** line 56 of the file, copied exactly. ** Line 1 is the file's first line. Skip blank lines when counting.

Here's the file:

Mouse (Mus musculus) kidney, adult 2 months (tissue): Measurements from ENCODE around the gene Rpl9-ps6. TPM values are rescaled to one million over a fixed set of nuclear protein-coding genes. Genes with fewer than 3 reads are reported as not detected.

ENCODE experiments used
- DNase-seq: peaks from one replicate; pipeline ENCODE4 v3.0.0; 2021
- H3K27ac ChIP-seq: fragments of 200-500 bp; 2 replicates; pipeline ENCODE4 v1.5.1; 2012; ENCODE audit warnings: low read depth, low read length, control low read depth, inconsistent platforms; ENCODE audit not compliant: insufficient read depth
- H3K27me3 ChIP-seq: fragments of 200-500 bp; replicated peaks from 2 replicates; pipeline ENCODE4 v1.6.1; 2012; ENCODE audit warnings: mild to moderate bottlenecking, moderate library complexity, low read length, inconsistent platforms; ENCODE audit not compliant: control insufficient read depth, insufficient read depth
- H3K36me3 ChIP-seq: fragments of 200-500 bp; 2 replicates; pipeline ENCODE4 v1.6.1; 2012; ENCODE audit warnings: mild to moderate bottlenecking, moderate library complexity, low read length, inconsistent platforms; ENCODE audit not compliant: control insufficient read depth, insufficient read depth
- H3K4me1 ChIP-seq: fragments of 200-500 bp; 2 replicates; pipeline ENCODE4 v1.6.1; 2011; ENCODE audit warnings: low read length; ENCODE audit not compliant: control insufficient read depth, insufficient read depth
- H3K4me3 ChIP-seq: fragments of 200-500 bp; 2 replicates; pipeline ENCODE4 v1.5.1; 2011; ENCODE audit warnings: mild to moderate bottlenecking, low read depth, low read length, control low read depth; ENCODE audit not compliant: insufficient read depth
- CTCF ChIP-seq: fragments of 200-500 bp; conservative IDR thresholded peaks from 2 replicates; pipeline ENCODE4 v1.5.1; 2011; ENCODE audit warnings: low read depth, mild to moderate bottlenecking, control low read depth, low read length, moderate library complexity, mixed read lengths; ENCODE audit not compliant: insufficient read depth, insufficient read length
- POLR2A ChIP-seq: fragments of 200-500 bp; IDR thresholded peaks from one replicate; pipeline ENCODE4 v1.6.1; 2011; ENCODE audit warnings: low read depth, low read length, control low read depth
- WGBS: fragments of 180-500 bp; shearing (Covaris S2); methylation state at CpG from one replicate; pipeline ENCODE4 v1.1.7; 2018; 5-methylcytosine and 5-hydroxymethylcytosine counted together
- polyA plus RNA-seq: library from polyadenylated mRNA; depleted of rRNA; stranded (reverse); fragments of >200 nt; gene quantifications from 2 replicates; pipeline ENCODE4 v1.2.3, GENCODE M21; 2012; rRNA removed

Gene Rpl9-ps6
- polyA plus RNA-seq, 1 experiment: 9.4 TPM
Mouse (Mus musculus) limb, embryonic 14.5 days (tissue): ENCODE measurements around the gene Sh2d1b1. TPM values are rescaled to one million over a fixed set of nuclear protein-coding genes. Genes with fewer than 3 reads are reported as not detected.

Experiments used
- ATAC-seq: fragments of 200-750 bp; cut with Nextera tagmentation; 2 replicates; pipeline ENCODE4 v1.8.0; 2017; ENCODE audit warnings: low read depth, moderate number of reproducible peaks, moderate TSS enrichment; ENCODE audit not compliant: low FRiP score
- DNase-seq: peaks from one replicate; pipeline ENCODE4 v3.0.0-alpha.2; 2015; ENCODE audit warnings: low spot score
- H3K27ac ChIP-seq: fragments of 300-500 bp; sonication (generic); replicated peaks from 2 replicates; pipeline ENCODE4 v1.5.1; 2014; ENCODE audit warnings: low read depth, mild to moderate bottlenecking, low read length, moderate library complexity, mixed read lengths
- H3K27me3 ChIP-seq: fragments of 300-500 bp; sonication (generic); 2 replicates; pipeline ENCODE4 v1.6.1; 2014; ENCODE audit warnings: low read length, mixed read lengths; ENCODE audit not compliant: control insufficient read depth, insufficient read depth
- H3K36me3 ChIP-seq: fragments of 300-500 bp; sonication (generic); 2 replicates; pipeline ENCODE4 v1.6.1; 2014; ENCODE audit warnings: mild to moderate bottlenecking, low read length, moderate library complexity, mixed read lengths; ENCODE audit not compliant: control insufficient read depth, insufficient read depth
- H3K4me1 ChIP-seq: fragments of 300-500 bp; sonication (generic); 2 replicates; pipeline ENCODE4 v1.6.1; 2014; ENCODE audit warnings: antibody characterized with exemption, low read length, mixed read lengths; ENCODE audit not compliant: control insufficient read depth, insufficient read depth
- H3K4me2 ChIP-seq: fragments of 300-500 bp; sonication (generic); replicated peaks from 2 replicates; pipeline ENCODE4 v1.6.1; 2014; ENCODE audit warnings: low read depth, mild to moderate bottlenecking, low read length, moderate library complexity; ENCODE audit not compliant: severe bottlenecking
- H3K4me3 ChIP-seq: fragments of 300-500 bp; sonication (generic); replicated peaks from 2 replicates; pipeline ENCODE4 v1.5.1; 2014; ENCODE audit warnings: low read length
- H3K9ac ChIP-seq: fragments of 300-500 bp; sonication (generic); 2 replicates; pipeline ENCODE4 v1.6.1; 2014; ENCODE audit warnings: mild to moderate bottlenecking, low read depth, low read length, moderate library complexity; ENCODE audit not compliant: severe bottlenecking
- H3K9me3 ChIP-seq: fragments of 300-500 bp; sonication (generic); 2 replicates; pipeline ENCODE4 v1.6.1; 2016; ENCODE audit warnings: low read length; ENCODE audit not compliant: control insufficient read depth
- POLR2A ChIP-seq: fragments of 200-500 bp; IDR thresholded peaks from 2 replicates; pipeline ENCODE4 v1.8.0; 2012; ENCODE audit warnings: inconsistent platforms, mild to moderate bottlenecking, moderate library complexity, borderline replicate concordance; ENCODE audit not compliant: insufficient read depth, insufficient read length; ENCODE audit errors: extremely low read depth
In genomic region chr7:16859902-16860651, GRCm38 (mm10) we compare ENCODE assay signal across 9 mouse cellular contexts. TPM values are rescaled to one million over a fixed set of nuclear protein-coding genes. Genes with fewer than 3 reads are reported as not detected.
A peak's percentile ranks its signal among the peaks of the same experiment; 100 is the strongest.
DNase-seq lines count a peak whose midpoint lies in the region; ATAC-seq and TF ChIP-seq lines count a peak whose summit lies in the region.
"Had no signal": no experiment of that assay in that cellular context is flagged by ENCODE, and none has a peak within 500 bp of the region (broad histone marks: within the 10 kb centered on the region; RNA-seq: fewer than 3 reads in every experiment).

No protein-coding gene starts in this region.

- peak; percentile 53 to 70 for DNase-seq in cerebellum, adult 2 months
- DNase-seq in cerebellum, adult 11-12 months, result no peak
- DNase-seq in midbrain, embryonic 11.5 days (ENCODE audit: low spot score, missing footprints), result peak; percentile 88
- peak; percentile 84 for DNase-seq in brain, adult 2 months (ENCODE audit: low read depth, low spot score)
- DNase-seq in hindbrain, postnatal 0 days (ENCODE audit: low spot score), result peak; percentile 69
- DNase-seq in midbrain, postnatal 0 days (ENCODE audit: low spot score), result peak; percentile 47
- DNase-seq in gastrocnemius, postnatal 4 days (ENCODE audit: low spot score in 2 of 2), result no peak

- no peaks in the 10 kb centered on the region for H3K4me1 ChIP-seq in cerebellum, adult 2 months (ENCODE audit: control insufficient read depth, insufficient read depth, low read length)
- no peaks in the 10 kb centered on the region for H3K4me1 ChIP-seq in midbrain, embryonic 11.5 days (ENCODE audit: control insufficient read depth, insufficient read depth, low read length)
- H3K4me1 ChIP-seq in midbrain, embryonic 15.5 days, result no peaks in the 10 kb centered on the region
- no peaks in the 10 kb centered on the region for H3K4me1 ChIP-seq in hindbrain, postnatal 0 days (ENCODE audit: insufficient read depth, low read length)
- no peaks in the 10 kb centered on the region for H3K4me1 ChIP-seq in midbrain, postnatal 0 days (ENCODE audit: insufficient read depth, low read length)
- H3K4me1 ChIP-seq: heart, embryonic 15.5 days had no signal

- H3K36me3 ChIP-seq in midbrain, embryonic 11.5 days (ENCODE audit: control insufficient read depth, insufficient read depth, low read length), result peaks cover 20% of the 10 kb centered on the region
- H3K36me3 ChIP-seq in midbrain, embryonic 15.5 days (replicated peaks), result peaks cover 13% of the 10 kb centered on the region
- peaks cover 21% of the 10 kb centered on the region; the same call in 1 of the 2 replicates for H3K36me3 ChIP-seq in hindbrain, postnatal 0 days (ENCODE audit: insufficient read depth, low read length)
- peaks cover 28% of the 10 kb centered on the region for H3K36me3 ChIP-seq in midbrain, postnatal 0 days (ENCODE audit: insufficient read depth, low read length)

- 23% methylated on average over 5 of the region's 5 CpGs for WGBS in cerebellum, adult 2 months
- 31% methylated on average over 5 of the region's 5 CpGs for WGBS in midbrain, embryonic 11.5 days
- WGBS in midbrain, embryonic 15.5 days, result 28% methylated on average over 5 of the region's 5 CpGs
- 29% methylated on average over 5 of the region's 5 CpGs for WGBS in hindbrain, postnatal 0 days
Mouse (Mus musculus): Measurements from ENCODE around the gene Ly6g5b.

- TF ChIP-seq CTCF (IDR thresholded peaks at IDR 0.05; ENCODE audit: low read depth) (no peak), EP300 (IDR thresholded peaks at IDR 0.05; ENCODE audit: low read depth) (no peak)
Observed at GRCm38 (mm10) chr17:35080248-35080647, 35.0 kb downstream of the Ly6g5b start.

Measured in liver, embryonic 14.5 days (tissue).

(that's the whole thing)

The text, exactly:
Observed at GRCm38 (mm10) chr17:35080248-35080647, 35.0 kb downstream of the Ly6g5b start.